Tag Archives for " fields "

6 Referencing the previous paragraph number with SEQ

I’ve been trying to solve a personal problem for a long time.

No, this blog hasn’t suddenly turned “confessional”. No TMI here.

The problem I’m referring to is this:

See that “3” that’s boxed in red above? That’s my problem. I wouldn’t say it’s the bane of my existence, but it still bugs me.

You see, I do a lot of Answers to Complaints in my day job. And I don’t know how you do it where you practice, but in our area, there are always sort of “catch all” paragraphs in the Complaint that we just answer with a standard “yeah, we’re just going to repeat our answer to all the above paragraphs without actually repeating it” statement.

That paragraph in the answer always starts with a reference to Paragraph 1 and ends with a reference to the immediately preceding paragraph. And if I’m using automatic paragraph numbering, that ought to be a breeze, right? If those paragraph numbers are driven by fields (which is all automatic paragraph numbering is), then I should be able to calculate “current paragraph number minus 1”. I’ve learned how to insert the current paragraph number into a paragraph. Why not the previous one?

Except … no. At least not according to the Microsoft MVPs I spoke to:

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How one Legal Office Guru reader is using my SEQ autonumbering technique

I’m always gratified when a solution I’ve come up with (and published) is helping people in the “real world” (as opposed to … what? ?). Sometimes, I find out about it when readers email me to tell me how they’re using a solution in their office. But occasionally, I see increased traffic “click over” from another site and follow the referring link to see what’s going on.

It was the latter scenario that brought this blog post to my attention:


I especially liked three things about this person’s deployment of my “how to autonumber interrogatories using the SEQ field” technique:

  • It updates the technique for Word 2013 users (the original tutorial was published in 2012);
  • The blogger has deployed this throughout his firm using a customized Building Blocks file; and
  • It has video!

So head on over to Remedial Action Law to check it out!

(Post image: © Iqoncept | Dreamstime.comWork Smarter Not Harder Arrow Target Goal Effective Efficient Pr Photo)

2 From the Comments: A Better Way to Embed Paragraph Numbers

Recently, I wrote about a technique that I’d stumbled across for embedding the current paragraph number within the text of a paragraph, like so:


However, one reader popped up in the comments with what looks like an easier solution:

There’s an easier way to do this! At least in Word 2007 and later. Rather than messing with fields, on the Ribbon you go to References>Cross-reference, select the paragraph you want, and voila! Instant reference. You can even have it insert the full context for your subparagraphs (e.g. para. 7(c)), rather than having to have 2 fields.bking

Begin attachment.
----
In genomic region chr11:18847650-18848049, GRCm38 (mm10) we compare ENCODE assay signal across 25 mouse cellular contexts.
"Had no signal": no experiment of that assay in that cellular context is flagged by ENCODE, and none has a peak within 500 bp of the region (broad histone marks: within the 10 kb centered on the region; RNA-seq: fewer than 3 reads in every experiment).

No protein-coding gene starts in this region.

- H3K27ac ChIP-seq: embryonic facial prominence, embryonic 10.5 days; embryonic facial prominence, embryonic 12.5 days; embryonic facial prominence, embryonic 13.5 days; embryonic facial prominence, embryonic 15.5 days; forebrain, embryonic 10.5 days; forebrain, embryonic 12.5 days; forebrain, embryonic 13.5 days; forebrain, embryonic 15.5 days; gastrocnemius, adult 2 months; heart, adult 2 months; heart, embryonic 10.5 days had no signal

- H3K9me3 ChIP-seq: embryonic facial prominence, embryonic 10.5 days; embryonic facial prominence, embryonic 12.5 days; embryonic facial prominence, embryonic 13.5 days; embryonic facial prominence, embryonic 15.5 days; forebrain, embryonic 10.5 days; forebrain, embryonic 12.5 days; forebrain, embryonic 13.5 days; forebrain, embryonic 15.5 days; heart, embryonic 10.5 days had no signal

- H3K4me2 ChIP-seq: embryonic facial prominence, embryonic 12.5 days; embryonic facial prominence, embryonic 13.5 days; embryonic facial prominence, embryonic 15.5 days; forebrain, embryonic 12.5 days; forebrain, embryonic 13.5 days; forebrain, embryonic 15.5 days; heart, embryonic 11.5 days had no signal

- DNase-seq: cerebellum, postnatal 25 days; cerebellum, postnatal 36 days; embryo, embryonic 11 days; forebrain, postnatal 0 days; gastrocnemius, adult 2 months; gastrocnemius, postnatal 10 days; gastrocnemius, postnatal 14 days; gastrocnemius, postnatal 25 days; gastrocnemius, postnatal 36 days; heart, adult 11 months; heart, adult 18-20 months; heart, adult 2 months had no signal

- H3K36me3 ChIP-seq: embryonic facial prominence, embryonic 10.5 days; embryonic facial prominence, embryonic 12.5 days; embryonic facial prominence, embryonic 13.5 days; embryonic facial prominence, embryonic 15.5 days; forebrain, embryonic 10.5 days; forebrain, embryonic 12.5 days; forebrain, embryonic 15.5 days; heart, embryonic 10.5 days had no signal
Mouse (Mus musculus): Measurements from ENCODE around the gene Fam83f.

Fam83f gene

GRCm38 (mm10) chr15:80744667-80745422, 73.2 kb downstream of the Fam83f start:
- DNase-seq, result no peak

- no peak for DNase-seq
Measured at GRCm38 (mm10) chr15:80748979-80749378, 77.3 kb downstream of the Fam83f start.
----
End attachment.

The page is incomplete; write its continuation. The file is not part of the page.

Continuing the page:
What do you think? Will this help you in your work? Let me know in the comments below.

2 Reader Question: How to embed the current paragraph number in your text

One reader who works in insurance defense law (a woman after my own heart — so do I) asked me this question recently:

In a case where I am automatically numbering the beginning of each paragraph (sometimes up to 100)…and then have to refer to the same paragraph number in the text (e.g., 1. Deny the allegations contained in paragraph “1”), how can I get the number in the text to match the corresponding number of each specific paragraph so that if I have to delete a paragraph, I will not have to go into every paragraph to change the text to say responding to paragraph”2″ to correspond with the actual numbered paragraph? I know it has something to do with using fields in the text.

Again, a woman after my own heart. She’s trying to automate something to minimize the amount of repetitive editing she’ll have to do as the document changes. I like people who think ahead like that.

And she’s right: it does have “something to do with fields in the text.” But which one is appropriate here? The answer may surprise you … and you might find a use for it in your own documents, too.

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20 Reader Question: Type Once, Repeat Many?

Ever had one of those forms that repeats someone’s name or some other piece of information, um, repeatedly? Say, a will or a power of attorney or something similar?

If you’ve tried to make yourself a homegrown forms database, knowing that you’ll have to go in each time and fill in the variable information (name, he/she, his/her, son/daughter/children, etc.) in all (and I do mean all) the right places, then you can appreciate this reader’s dilemma:

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1 How to put a different footer on the last page of a document

With a hat-tip to Susan Harkins at TechRepublic.com, I’m going to show you one of the neatest Word tricks I think I’ve ever seen … and exactly how I’m going to put it to use to solve a long-standing problem: getting something to show up in the footer on every page except the last.

Around our office, we do a lot of wills.  A lot. And the attorneys who do them like for their clients to initial all of the non-signature pages whenever they execute the will itself.  (It keeps anybody from getting cute later and substituting a page before taking it to the Probate Judge.  People are sneaky that way.)  So we put “Initials: _______” in the footer on the right margin so it prints on every page.

I always thought my preferred solution, using Section Breaks, was the last word in solving the problem of how to get that footer text to not show up on the last page.  But noooooo.  Susan’s got a better idea: embedding a custom function in there.

Here’s the video demonstration:

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